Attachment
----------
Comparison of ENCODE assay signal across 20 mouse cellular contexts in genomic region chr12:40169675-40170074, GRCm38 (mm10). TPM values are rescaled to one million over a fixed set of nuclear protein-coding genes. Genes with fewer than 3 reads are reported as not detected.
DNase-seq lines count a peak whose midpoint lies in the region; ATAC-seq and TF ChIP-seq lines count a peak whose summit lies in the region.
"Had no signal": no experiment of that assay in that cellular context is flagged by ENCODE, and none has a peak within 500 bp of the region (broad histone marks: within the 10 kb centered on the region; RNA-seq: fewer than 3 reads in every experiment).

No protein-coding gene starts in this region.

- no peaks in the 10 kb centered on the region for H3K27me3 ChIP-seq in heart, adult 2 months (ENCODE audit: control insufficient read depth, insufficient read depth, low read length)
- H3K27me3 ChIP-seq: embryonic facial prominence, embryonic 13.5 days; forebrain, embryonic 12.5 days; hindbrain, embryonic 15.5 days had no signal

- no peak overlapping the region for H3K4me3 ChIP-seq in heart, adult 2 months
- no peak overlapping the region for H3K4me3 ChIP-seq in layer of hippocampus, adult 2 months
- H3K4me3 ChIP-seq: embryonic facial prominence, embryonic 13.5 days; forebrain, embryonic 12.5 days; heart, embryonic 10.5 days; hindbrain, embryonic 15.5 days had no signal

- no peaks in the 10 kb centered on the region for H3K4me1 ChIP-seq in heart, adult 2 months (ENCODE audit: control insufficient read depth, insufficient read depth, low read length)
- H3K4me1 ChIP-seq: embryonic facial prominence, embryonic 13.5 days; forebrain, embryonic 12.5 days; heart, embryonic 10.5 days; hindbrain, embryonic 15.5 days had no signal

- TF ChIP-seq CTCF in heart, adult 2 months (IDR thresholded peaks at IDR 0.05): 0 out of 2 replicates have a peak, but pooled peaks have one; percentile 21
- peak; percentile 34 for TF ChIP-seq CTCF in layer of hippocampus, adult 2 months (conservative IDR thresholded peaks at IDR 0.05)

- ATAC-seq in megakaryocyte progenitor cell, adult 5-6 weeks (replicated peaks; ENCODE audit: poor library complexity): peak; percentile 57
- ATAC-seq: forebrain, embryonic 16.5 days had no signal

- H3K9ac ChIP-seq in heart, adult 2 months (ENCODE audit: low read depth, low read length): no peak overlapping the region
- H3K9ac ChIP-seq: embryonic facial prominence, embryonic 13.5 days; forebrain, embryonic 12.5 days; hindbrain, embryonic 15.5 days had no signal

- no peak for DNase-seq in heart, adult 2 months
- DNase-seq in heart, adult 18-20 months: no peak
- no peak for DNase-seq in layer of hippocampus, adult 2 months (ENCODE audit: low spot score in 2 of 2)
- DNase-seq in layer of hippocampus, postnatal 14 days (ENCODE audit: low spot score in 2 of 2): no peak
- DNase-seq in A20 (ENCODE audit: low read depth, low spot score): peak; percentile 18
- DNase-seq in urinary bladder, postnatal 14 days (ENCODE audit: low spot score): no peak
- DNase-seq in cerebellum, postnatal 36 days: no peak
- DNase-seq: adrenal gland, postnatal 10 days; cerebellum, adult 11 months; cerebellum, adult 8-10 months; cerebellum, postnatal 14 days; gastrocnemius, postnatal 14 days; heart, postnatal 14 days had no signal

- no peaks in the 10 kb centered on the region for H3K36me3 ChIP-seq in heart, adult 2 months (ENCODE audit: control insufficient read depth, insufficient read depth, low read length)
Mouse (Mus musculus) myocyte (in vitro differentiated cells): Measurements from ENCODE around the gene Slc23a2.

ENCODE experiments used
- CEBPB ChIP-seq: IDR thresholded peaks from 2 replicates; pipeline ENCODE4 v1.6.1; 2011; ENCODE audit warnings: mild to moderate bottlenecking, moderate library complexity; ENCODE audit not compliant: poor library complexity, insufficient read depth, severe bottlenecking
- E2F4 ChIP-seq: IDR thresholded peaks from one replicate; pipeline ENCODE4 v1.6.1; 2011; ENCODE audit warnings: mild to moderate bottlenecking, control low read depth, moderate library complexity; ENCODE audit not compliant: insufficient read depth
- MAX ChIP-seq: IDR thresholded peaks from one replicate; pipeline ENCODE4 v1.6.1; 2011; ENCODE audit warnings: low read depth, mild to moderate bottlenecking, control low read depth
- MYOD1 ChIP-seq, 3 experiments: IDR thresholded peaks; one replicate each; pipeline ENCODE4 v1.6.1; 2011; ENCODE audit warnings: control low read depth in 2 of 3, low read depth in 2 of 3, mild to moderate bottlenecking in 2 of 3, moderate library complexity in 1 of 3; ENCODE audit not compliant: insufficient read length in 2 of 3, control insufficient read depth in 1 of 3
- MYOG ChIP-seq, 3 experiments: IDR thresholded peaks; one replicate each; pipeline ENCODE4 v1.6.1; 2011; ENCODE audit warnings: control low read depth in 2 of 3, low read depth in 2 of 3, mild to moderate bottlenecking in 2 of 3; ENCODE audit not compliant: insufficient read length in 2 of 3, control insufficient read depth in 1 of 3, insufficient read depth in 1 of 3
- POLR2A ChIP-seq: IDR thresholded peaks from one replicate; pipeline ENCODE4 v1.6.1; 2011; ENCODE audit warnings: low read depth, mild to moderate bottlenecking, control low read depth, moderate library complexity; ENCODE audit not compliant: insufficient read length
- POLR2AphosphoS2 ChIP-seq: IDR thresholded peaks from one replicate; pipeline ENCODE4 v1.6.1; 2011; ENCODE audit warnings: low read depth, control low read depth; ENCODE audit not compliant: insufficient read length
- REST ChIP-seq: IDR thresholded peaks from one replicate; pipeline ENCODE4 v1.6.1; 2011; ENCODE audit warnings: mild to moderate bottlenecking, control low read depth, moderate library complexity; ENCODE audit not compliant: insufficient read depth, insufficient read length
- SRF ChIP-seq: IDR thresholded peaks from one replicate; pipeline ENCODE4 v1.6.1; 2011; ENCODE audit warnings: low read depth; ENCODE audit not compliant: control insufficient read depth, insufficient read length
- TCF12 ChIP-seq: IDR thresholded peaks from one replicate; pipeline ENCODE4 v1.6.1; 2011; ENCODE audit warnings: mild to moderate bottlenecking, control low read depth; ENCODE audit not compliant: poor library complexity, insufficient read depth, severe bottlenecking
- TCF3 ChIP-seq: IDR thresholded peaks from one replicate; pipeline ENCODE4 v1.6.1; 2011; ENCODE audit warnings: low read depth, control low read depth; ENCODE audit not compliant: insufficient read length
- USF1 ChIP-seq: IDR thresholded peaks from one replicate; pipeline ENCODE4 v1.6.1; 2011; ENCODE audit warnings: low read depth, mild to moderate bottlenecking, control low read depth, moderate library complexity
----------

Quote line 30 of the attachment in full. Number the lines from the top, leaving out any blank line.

- E2F4 ChIP-seq: IDR thresholded peaks from one replicate; pipeline ENCODE4 v1.6.1; 2011; ENCODE audit warnings: mild to moderate bottlenecking, control low read depth, moderate library complexity; ENCODE audit not compliant: insufficient read depth